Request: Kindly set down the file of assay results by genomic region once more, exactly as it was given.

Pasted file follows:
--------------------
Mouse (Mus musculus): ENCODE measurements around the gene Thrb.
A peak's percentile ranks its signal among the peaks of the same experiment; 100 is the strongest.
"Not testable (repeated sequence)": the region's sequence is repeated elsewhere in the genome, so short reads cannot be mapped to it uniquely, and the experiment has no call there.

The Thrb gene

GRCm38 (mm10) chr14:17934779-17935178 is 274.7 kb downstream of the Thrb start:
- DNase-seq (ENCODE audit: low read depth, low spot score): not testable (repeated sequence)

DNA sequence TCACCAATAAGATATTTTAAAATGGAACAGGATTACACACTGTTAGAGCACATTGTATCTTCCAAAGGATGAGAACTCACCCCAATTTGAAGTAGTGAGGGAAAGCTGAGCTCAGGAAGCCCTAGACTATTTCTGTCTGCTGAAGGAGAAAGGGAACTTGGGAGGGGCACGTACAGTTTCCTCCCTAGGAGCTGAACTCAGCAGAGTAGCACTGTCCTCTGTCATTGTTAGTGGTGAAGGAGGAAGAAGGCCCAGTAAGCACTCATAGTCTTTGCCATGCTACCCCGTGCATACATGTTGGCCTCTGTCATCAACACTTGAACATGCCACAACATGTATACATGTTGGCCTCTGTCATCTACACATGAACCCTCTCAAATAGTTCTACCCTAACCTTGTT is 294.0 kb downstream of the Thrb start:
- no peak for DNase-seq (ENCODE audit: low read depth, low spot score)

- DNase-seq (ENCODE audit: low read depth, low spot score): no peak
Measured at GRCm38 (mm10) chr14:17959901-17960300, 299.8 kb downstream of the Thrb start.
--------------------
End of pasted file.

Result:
Mouse (Mus musculus): ENCODE measurements around the gene Thrb.
A peak's percentile ranks its signal among the peaks of the same experiment; 100 is the strongest.
"Not testable (repeated sequence)": the region's sequence is repeated elsewhere in the genome, so short reads cannot be mapped to it uniquely, and the experiment has no call there.

The Thrb gene

GRCm38 (mm10) chr14:17934779-17935178 is 274.7 kb downstream of the Thrb start:
- DNase-seq (ENCODE audit: low read depth, low spot score): not testable (repeated sequence)

DNA sequence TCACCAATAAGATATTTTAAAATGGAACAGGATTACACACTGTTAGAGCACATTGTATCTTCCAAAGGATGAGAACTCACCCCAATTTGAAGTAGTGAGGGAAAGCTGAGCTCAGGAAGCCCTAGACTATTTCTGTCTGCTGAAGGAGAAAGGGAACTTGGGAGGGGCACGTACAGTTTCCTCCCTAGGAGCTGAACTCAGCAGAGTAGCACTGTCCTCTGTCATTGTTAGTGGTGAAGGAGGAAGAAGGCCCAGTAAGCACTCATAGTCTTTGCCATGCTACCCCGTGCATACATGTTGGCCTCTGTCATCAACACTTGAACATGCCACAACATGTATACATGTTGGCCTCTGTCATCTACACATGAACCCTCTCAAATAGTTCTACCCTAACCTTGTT is 294.0 kb downstream of the Thrb start:
- no peak for DNase-seq (ENCODE audit: low read depth, low spot score)

- DNase-seq (ENCODE audit: low read depth, low spot score): no peak
Measured at GRCm38 (mm10) chr14:17959901-17960300, 299.8 kb downstream of the Thrb start.